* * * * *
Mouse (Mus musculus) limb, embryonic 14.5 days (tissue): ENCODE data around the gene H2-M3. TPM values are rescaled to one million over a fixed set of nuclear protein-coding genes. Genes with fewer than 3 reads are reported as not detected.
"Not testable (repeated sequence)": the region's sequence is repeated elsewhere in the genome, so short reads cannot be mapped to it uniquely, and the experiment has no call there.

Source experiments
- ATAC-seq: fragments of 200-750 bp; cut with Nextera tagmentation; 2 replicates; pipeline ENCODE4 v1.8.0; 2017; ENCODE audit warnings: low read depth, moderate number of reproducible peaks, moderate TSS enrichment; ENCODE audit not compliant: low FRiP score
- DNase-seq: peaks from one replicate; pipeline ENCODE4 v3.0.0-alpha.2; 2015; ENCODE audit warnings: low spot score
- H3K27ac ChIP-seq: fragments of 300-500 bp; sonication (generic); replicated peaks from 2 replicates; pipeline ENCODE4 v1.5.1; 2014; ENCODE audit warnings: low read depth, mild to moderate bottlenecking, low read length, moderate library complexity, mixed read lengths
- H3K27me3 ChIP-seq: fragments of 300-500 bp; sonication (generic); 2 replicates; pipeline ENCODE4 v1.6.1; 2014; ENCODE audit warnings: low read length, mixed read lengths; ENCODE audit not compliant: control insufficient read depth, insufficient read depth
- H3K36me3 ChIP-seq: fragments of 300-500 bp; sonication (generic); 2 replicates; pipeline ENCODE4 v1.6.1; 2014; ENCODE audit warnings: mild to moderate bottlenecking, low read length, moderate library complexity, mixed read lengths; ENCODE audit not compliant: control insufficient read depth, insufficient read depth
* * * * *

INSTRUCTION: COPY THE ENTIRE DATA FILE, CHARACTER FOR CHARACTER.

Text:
Mouse (Mus musculus) limb, embryonic 14.5 days (tissue): ENCODE data around the gene H2-M3. TPM values are rescaled to one million over a fixed set of nuclear protein-coding genes. Genes with fewer than 3 reads are reported as not detected.
"Not testable (repeated sequence)": the region's sequence is repeated elsewhere in the genome, so short reads cannot be mapped to it uniquely, and the experiment has no call there.

Source experiments
- ATAC-seq: fragments of 200-750 bp; cut with Nextera tagmentation; 2 replicates; pipeline ENCODE4 v1.8.0; 2017; ENCODE audit warnings: low read depth, moderate number of reproducible peaks, moderate TSS enrichment; ENCODE audit not compliant: low FRiP score
- DNase-seq: peaks from one replicate; pipeline ENCODE4 v3.0.0-alpha.2; 2015; ENCODE audit warnings: low spot score
- H3K27ac ChIP-seq: fragments of 300-500 bp; sonication (generic); replicated peaks from 2 replicates; pipeline ENCODE4 v1.5.1; 2014; ENCODE audit warnings: low read depth, mild to moderate bottlenecking, low read length, moderate library complexity, mixed read lengths
- H3K27me3 ChIP-seq: fragments of 300-500 bp; sonication (generic); 2 replicates; pipeline ENCODE4 v1.6.1; 2014; ENCODE audit warnings: low read length, mixed read lengths; ENCODE audit not compliant: control insufficient read depth, insufficient read depth
- H3K36me3 ChIP-seq: fragments of 300-500 bp; sonication (generic); 2 replicates; pipeline ENCODE4 v1.6.1; 2014; ENCODE audit warnings: mild to moderate bottlenecking, low read length, moderate library complexity, mixed read lengths; ENCODE audit not compliant: control insufficient read depth, insufficient read depth